Vincent Dumoulin, Jonathon Shlens, and Manjunath Kudlur have extended image style transfer by creating a single network which performs more than one stylization of an image. The paper[1] has also been summarized in a Google Research Blog post. The source code and trained models behind the paper are being released here.

The model creates a succinct description of a style. These descriptions can be combined to create new mixtures of styles. Below is a picture of Picabo[5] stylized with a mixture of 3 different styles. Adjust the sliders below the image to create more styles.


What is a pastiche generator?

A pastiche is a work of art that emulates another work’s style. Magenta is open sourcing a model that creates a new image which transfers one of several styles from one image to another.

This is similar to work done by Johnson, et al[2]. The pastiche generation is done by a single feed forward network. The network is trained to simultaneously preserve two results taken from an image classification network. VGG-16[4] is the pretrained image classification network that’s used here.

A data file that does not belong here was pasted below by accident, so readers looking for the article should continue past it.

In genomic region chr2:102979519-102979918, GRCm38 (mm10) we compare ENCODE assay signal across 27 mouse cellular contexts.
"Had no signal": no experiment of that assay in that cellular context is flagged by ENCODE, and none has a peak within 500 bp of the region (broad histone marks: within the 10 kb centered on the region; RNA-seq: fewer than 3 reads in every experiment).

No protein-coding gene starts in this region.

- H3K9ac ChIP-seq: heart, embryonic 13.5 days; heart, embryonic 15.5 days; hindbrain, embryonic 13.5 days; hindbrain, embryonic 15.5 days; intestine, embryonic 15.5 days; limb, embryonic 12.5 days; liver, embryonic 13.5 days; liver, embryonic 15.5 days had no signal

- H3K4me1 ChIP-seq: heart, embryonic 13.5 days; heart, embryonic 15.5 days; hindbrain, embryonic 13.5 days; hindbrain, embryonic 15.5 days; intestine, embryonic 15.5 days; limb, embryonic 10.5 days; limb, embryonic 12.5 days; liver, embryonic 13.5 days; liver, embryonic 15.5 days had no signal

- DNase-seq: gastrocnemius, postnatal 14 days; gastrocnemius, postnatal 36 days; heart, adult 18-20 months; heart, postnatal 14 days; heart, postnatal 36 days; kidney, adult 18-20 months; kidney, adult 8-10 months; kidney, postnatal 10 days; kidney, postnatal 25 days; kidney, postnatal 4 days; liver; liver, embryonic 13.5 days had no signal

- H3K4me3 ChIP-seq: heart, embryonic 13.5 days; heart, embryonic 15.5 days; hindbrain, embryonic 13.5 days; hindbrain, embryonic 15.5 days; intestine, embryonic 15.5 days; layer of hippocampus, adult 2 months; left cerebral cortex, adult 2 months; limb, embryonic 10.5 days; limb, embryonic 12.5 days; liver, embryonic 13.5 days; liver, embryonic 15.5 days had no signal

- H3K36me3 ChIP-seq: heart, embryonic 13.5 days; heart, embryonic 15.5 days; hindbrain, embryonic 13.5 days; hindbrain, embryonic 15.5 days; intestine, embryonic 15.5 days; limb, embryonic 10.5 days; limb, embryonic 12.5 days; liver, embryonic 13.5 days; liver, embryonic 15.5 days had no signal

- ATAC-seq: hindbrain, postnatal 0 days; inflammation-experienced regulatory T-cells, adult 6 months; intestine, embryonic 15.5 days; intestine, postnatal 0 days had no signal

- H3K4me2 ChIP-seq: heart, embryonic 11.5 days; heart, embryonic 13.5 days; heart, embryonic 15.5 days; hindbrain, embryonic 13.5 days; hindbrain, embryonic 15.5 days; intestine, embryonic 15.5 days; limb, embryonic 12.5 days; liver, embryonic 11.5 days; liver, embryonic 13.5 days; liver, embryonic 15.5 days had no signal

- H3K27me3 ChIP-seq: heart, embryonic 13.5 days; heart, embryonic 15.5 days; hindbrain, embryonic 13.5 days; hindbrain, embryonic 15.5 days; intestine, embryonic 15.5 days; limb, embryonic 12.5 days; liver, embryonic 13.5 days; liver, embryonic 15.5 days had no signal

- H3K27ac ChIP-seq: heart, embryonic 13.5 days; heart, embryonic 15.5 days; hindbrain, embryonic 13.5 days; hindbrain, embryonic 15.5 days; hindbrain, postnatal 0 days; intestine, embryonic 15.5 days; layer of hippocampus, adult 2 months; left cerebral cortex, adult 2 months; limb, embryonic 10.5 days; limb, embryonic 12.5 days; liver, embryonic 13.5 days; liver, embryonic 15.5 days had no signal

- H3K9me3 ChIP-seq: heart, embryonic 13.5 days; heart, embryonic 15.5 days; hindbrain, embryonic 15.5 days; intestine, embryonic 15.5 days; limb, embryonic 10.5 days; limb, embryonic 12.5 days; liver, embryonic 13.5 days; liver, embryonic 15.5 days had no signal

First, the pastiche generator network is preserving the same distribution of signals extracted from the first few layers of the VGG-16 network. That is, when the style image is passed through the image classification network, the first few layers behave in a certain way. The pastiche generation network tries to create the same statistical distribution of outputs in these layers in its generated image that the style image created. This ensures that the brush strokes and pallet used in the generated image looks roughly similar to the style image’s brush strokes and pallet.

Second, the pastiche generator network also requires that the content of the generated network look the same to the VGG-16 network. Rather than requiring that the pixels be similar in the original photo and the generated image, it requires that the image classification network interpret the pixels the same. That is the image classification must have roughly the same outputs in a reasonably deep layer of the VGG-16 network. That means that groups of pixels that are interpreted as the eye of a dog will be interpreted similarly in both images even though it was painted using the same palette and brushes as the style image.

Here is an example of a photo of the same dog that has been stylized to look as though Claude Monet painted the dog instead of painting Three Fishing Boats. As you can see, the model must compromise in order to achieve this.

This diagram shows where these losses are extracted. The distribution of brush strokes is taken out at some of the early layers. The identification of content is extracted at a much deeper layer.

While the pastiche generation network is trained, the VGG-16 network is held constant. For exact details, see the paper.

Extending pastiche generation to multiple styles